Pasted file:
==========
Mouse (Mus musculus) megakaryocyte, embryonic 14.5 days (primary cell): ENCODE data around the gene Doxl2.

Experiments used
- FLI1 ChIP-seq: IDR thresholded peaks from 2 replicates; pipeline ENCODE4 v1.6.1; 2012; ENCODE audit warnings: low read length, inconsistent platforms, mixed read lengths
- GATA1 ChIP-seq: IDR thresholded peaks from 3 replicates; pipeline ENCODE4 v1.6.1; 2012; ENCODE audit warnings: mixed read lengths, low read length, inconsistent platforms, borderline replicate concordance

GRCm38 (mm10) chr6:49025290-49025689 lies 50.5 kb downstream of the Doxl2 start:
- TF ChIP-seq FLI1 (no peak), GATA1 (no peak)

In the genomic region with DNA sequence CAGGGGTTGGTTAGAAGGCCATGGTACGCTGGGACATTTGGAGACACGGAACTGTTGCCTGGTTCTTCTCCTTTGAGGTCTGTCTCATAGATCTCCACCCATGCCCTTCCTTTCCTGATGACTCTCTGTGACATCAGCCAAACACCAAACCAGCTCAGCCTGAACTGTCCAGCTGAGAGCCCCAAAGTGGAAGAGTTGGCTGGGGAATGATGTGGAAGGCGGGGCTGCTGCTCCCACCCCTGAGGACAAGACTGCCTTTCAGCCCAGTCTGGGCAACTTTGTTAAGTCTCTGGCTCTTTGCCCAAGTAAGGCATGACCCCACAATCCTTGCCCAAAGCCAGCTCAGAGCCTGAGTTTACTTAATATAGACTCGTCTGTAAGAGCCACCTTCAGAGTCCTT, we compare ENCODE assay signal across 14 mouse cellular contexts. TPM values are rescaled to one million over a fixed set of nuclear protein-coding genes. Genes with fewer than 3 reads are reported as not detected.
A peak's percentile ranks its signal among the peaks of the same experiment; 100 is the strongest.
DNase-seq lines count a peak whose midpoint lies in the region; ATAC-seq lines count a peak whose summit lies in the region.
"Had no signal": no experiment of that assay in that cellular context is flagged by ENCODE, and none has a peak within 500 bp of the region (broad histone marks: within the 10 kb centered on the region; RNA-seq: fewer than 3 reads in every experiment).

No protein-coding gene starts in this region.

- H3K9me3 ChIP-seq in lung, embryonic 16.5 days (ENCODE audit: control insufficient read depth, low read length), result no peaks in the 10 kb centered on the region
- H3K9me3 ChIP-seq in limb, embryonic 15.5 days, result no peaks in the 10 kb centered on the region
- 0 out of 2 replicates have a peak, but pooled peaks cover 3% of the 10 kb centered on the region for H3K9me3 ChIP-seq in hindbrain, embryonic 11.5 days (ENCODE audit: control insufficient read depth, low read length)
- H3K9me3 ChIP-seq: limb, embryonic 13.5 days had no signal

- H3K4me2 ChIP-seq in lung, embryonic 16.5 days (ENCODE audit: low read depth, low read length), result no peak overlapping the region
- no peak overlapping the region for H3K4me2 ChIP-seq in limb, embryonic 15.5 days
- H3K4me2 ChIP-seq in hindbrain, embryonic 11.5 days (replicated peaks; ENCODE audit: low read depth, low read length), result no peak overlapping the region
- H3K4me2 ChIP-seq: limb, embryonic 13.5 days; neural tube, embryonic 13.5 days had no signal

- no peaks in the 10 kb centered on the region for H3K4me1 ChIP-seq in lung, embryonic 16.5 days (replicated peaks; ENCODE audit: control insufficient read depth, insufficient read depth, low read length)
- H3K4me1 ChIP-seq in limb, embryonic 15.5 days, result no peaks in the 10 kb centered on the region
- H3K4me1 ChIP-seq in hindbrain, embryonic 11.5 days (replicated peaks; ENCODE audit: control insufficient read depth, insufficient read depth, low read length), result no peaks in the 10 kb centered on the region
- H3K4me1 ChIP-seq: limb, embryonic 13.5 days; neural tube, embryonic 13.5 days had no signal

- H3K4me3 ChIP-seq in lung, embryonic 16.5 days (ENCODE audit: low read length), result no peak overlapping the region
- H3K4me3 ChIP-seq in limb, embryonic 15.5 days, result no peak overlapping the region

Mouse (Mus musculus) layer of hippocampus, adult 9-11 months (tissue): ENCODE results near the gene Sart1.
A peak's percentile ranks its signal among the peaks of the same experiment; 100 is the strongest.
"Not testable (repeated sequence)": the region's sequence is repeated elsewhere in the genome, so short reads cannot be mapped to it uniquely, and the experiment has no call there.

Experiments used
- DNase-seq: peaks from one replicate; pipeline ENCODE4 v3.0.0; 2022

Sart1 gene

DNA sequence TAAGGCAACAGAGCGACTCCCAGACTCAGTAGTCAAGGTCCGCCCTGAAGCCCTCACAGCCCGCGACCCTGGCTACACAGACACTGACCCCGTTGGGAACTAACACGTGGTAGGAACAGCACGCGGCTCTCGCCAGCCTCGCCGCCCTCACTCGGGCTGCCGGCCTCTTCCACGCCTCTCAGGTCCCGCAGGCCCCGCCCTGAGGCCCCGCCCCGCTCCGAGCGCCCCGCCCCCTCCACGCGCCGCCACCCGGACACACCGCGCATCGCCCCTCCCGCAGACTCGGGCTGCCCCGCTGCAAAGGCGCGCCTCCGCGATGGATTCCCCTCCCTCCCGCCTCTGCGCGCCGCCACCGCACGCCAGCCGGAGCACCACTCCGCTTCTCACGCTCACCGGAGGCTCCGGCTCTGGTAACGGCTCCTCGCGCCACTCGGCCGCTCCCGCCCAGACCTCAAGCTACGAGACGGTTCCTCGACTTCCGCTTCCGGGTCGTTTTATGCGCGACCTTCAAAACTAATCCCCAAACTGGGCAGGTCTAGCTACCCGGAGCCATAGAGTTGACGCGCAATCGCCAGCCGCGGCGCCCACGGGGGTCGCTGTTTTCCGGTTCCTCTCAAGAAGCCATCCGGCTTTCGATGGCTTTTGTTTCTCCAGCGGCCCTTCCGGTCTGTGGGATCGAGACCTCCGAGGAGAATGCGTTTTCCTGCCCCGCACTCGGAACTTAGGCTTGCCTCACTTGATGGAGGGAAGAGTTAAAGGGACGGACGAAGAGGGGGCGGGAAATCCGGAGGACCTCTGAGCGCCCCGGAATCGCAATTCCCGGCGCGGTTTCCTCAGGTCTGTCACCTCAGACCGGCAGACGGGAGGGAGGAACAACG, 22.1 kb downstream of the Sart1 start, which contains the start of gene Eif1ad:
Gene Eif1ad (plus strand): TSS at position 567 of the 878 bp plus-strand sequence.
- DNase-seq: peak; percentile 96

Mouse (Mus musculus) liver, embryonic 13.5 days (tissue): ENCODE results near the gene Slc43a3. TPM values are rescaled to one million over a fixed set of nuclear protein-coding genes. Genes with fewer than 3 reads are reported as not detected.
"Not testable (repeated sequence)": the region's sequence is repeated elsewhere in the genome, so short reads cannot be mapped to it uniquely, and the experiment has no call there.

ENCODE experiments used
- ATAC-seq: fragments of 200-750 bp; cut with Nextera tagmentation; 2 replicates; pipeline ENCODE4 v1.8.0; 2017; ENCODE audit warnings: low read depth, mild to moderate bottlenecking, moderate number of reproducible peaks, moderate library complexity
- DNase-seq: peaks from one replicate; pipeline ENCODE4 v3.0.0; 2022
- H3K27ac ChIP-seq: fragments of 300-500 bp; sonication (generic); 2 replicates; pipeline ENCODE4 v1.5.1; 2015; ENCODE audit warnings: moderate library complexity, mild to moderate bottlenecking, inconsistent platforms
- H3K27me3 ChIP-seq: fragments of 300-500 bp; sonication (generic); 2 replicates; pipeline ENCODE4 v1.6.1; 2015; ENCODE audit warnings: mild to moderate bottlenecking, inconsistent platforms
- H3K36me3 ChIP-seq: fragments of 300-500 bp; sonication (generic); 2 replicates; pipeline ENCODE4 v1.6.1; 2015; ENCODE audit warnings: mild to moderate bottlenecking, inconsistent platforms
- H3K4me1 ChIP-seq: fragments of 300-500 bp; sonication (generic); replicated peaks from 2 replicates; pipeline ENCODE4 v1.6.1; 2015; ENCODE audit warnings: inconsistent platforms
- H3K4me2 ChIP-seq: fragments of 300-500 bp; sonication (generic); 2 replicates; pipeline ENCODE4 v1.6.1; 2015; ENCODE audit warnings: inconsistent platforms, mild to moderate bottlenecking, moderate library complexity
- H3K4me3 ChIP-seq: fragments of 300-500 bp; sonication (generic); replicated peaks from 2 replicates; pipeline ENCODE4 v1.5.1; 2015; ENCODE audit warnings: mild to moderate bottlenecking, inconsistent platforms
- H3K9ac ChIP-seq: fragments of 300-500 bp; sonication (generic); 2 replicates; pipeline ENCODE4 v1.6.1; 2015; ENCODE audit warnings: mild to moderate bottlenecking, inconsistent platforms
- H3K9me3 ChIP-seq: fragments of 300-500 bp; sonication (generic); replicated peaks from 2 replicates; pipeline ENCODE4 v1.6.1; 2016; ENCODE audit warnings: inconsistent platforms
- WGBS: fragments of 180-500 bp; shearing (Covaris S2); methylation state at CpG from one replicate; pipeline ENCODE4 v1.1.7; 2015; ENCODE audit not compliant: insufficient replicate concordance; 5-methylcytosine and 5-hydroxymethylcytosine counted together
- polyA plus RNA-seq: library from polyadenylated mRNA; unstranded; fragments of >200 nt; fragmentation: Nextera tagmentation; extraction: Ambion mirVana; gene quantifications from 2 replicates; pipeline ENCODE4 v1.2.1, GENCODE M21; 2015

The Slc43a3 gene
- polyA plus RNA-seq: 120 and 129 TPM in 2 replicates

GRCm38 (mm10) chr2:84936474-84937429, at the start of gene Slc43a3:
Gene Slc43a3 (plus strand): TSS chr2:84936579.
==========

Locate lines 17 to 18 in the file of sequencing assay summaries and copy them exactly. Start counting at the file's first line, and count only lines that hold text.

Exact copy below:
- no peak overlapping the region for H3K4me2 ChIP-seq in limb, embryonic 15.5 days
- H3K4me2 ChIP-seq in hindbrain, embryonic 11.5 days (replicated peaks; ENCODE audit: low read depth, low read length), result no peak overlapping the region